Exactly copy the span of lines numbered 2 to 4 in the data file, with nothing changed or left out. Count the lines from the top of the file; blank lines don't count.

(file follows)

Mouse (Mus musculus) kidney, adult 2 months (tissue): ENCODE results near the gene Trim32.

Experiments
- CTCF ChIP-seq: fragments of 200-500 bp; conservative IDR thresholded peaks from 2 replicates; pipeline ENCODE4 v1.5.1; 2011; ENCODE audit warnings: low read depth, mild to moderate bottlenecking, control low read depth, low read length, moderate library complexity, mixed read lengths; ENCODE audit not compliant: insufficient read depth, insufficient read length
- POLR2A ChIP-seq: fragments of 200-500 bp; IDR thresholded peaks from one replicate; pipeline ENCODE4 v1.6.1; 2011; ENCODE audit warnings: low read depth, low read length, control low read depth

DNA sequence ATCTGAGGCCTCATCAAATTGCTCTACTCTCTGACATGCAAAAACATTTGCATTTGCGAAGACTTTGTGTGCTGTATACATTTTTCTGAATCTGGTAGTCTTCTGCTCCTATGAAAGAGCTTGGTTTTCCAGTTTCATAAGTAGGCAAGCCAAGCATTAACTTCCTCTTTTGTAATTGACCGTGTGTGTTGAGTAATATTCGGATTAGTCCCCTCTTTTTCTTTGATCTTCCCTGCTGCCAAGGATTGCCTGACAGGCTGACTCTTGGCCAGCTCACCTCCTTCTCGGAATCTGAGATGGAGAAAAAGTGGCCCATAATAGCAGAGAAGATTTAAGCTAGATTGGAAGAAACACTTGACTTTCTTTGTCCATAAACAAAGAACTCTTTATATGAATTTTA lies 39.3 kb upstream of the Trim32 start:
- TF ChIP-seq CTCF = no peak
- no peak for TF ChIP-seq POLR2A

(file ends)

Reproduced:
Experiments
- CTCF ChIP-seq: fragments of 200-500 bp; conservative IDR thresholded peaks from 2 replicates; pipeline ENCODE4 v1.5.1; 2011; ENCODE audit warnings: low read depth, mild to moderate bottlenecking, control low read depth, low read length, moderate library complexity, mixed read lengths; ENCODE audit not compliant: insufficient read depth, insufficient read length
- POLR2A ChIP-seq: fragments of 200-500 bp; IDR thresholded peaks from one replicate; pipeline ENCODE4 v1.6.1; 2011; ENCODE audit warnings: low read depth, low read length, control low read depth